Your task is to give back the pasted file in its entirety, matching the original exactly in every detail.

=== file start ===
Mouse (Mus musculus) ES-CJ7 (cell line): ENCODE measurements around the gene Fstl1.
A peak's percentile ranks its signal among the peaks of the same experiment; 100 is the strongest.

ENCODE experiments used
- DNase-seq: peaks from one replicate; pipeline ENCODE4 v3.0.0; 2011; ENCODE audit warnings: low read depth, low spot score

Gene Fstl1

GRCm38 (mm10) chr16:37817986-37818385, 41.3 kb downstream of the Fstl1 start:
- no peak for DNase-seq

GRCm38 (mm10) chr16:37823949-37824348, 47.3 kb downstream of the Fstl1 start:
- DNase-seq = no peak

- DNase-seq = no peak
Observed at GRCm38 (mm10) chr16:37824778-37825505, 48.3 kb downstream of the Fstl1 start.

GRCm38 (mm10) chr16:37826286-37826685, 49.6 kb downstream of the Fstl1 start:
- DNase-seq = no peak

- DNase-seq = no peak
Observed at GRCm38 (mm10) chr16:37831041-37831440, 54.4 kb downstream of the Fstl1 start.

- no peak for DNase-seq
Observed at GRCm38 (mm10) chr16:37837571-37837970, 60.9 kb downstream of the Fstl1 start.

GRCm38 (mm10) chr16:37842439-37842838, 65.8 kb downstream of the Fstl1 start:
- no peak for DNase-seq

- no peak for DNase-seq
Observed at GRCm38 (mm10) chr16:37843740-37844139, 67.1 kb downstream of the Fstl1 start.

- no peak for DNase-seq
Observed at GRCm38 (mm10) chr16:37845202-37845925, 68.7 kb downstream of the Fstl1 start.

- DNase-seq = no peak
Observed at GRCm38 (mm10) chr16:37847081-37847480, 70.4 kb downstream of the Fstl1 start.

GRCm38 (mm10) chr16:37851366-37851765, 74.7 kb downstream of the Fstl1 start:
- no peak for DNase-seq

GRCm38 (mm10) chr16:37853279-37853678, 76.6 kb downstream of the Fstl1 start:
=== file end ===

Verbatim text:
Mouse (Mus musculus) ES-CJ7 (cell line): ENCODE measurements around the gene Fstl1.
A peak's percentile ranks its signal among the peaks of the same experiment; 100 is the strongest.

ENCODE experiments used
- DNase-seq: peaks from one replicate; pipeline ENCODE4 v3.0.0; 2011; ENCODE audit warnings: low read depth, low spot score

Gene Fstl1

GRCm38 (mm10) chr16:37817986-37818385, 41.3 kb downstream of the Fstl1 start:
- no peak for DNase-seq

GRCm38 (mm10) chr16:37823949-37824348, 47.3 kb downstream of the Fstl1 start:
- DNase-seq = no peak

- DNase-seq = no peak
Observed at GRCm38 (mm10) chr16:37824778-37825505, 48.3 kb downstream of the Fstl1 start.

GRCm38 (mm10) chr16:37826286-37826685, 49.6 kb downstream of the Fstl1 start:
- DNase-seq = no peak

- DNase-seq = no peak
Observed at GRCm38 (mm10) chr16:37831041-37831440, 54.4 kb downstream of the Fstl1 start.

- no peak for DNase-seq
Observed at GRCm38 (mm10) chr16:37837571-37837970, 60.9 kb downstream of the Fstl1 start.

GRCm38 (mm10) chr16:37842439-37842838, 65.8 kb downstream of the Fstl1 start:
- no peak for DNase-seq

- no peak for DNase-seq
Observed at GRCm38 (mm10) chr16:37843740-37844139, 67.1 kb downstream of the Fstl1 start.

- no peak for DNase-seq
Observed at GRCm38 (mm10) chr16:37845202-37845925, 68.7 kb downstream of the Fstl1 start.

- DNase-seq = no peak
Observed at GRCm38 (mm10) chr16:37847081-37847480, 70.4 kb downstream of the Fstl1 start.

GRCm38 (mm10) chr16:37851366-37851765, 74.7 kb downstream of the Fstl1 start:
- no peak for DNase-seq

GRCm38 (mm10) chr16:37853279-37853678, 76.6 kb downstream of the Fstl1 start: